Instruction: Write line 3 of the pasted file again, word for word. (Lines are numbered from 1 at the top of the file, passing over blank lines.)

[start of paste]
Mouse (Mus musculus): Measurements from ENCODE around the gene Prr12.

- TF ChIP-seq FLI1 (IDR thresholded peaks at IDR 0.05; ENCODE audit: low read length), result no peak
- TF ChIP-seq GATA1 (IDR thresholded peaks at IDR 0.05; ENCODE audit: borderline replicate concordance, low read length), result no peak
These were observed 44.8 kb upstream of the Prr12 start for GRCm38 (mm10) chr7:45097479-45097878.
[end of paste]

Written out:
- TF ChIP-seq GATA1 (IDR thresholded peaks at IDR 0.05; ENCODE audit: borderline replicate concordance, low read length), result no peak